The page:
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Unthinkable: Tesla Cybertruck Prototype Testing With Crazy Diesel Engine! | MotorBiscuit

Unthinkable: Tesla Cybertruck Prototype Testing With Crazy Diesel Engine! | MotorBiscuit
by Thom Taylor on February 25, 2021
While this might seem like clickbait, it’s not. Observant residents in and around Fremont, California, where Tesla’s headquarters is located, have seen an odd sight. A Cybertruck prototype has been seen filling up at local truck stops. But wait, the Cybertruck is electric like all other Tesla vehicles. Not so fast.

Over the last year or so there are former Tesla employees who have made mention of an experimental diesel engine project within Tesla. According to the UK’s Wealthup, the rumors specifically say it is a “400-plus horsepower racing-derived diesel engine.” But who races diesel engines?

Then, Electricdesigns got its hands on some Tesla PowerPoint signs used in meetings at headquarters. It says these shed light on this dubious diesel deal. The boards indicate a few years ago Tesla was concerned about battery supplies. So it was exploring using an internal combustion alternative to fill in for a potential lack of batteries.

Surveys indicated there was a large segment of US car and truck buyers that would never buy electric-powered vehicles. Some said range anxiety was the main reason, but about 10% surveyed thought that electric vehicles were some type of “conspiracy.” Conspiracy for what outcome was never determined as is the case with most conspiracies.

So Tesla was looking for a way to at least get those folks into the Tesla tent. The theory was if the ICE Tesla product was good enough it could lead to EV sales down the road. An ICE Cybertruck was thought to help solidify the brand as a “real truck” maker as opposed to one only appealing to “tree hugger types.”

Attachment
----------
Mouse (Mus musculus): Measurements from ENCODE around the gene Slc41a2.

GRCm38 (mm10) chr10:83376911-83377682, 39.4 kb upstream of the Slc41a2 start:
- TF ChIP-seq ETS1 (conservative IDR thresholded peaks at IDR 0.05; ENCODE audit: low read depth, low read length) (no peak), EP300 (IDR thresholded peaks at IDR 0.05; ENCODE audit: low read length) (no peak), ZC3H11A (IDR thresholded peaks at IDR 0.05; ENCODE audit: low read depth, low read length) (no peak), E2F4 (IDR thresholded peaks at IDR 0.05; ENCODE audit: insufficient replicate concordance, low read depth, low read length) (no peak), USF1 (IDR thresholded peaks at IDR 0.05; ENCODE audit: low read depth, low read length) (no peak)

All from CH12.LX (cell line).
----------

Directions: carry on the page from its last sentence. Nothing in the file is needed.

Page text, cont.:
But where it gets interesting is that the diesel powerplant rumored to be in the Cybertruck prototype is the Audi A15 TDI engine. That’s Audi’s 5.5-liter V10 turbo diesel engine with over 600 hp. Even if turbo-less for cost purposes it can still crank out over 400 hp-and that’s before factoring in any hybrid electric application which anything coming from Tesla would surely have. Also, keep in mind that with the weight of a battery pack at over 1,000 lbs, a diesel-powered Cybertruck would be much lighter.

What if this “diesel” Cybertruck was meant to run on RP-1 rocket fuel?
But what if this “diesel” Cybertruck was meant to run on a different type of fuel? Something like RP-1? You may not have heard of RP-1 but you know about kerosene? RP-1 is a highly refined form of kerosene used in rocket engines. It is stable, cheap, and offers a lower specific impulse than something like liquid hydrogen. So it is an efficient fuel.

Tesla sister company SpaceX uses the stuff for its Falcon 9 rockets. So, while it might seem like something incredibly exotic, which it somewhat is, the stuff is being used by the barrelsful right next door to Tesla. It is much cleaner than diesel, allows the engine to rev higher, and offers more power. Supposedly, observers have also seen a second fuelport on this prototype that is for liquid oxygen, which is already available at charging stations.

“Overthruster Mode!”

The liquid oxygen is injected into the diesel engine creating a super-rich oxygen environment for incoming fuel. This creates a cleaner burn and produces more power similar to what a turbocharger does. Tesla would call this boost of liquid oxygen “Overthruster Mode.” Mike drop!

So now what do you think about diesel power? With an Overthruster Mode button pushed you could get some serious acceleration. It sort of makes you forget about electric power altogether.

This all seems Buck Rogers-like but sources say this is really going on within the hallowed halls of Tesla headquarters. We hate to be Tesla fanboys but while other companies are trying to catch up with the EV part of Tesla, Elon Musk and company are playing with rocket fuel and Overthruster Modes.
Although it's a joke, if a smaller battery was combined with a small gas generator, and it can be done so cost effectively, it could make a lot of sense for the Cybertruck. They're currently used in trains and ships where the drivetrain is still the electric motor, providing lots of power/torque. Have enough range for the normal commute plus the ability to drive & tow long distance without range worries. For someone like me, where a pickup truck makes the most sense to own, but the fuel bill is high when also used for commuting, it could be the perfect vehicle to own within a one vehicle household.